The cause of juvenile rheumatoid arthritis (JRA) is not well understood. Most experts believe it is caused by a combination of factors, including:
- An overly active immune system that inappropriately attacks joint tissues, as though they were a foreign substance.
- Viral or bacterial infections, which are a suspected trigger of the autoimmune process.
- Genetic factors that make a child's immune system more likely to react inappropriately. A study of relatives of children with JRA reported a higher occurrence of other autoimmune diseases in these families. It is possible that these families share genes that make them more susceptible to autoimmune diseases, including JRA.1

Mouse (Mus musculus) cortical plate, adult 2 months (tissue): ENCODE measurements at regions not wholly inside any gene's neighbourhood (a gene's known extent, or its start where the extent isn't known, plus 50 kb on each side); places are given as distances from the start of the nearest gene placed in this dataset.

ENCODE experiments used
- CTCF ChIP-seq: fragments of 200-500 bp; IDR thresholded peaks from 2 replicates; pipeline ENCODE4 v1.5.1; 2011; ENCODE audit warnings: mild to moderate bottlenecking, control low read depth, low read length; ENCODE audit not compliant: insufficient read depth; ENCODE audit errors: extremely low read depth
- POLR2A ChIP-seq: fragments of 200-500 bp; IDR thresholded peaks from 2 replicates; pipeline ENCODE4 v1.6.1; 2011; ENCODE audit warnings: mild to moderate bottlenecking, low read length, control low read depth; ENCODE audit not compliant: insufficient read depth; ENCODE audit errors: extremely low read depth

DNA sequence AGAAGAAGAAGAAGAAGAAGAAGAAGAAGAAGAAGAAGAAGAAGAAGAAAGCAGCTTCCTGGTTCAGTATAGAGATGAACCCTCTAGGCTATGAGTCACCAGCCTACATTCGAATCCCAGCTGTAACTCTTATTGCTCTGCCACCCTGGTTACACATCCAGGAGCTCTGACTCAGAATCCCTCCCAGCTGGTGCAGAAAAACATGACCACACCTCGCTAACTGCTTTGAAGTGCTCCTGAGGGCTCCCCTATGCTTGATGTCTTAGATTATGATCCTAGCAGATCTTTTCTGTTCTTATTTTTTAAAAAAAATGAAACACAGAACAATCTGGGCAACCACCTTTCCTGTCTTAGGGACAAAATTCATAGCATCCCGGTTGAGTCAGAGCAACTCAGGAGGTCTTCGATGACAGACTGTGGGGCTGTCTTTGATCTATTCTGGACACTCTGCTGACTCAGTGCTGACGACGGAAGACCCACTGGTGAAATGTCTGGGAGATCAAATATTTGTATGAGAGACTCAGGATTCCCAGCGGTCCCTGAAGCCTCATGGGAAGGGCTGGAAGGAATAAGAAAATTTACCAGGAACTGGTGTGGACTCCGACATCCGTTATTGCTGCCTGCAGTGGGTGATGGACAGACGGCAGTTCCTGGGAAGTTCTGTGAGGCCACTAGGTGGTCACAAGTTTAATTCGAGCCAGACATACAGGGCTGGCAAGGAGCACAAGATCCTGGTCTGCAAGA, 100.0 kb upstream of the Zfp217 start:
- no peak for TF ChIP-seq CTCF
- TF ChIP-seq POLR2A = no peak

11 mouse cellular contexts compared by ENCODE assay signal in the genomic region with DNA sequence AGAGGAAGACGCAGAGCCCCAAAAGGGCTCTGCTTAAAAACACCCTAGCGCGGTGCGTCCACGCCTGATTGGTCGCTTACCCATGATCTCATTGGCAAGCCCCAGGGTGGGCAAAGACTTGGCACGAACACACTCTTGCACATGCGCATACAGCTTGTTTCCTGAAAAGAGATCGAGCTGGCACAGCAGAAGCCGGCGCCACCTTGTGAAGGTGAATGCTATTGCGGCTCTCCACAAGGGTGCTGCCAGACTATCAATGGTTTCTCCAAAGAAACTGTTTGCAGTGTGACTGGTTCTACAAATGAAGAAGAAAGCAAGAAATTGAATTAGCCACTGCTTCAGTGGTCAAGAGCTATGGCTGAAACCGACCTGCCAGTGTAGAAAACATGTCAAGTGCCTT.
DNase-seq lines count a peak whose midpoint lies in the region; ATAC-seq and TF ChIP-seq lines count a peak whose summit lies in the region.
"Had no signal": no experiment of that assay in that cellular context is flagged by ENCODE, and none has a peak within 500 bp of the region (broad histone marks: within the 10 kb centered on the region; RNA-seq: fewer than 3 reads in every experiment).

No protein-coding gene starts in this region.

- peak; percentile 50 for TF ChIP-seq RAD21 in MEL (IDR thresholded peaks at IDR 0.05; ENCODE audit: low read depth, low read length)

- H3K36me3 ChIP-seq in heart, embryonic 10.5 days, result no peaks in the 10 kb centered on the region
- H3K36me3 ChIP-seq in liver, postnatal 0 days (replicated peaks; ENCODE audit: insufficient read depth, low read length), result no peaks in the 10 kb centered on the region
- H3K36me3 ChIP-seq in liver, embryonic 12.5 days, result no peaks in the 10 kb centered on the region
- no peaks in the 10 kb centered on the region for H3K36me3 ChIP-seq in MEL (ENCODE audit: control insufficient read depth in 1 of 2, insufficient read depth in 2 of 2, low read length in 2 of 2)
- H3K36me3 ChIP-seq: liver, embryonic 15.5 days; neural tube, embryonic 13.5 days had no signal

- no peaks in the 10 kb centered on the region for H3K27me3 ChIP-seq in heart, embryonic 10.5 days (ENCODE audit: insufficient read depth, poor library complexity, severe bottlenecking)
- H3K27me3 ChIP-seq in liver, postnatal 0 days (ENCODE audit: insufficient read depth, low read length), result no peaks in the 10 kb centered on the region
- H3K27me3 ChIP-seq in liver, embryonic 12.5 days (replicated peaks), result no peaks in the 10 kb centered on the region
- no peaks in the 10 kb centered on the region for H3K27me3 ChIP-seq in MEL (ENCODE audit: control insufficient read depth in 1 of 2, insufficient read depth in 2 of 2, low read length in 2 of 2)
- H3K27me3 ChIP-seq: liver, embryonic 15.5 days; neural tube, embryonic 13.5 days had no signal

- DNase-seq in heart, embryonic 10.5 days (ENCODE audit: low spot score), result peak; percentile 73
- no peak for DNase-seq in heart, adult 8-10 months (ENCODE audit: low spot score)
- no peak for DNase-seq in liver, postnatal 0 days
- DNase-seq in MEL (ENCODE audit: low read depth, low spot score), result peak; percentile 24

An increasing number of international experts are now referring to JRA as juvenile idiopathic arthritis (JIA): idiopathic means "of unknown cause." As the international terminology becomes more widely used, you may hear different terms used to describe each type of childhood arthritis. To learn more about the new international "juvenile idiopathic arthritis" classification, as compared with the American "juvenile rheumatoid arthritis" and the European "juvenile chronic arthritis," see classification.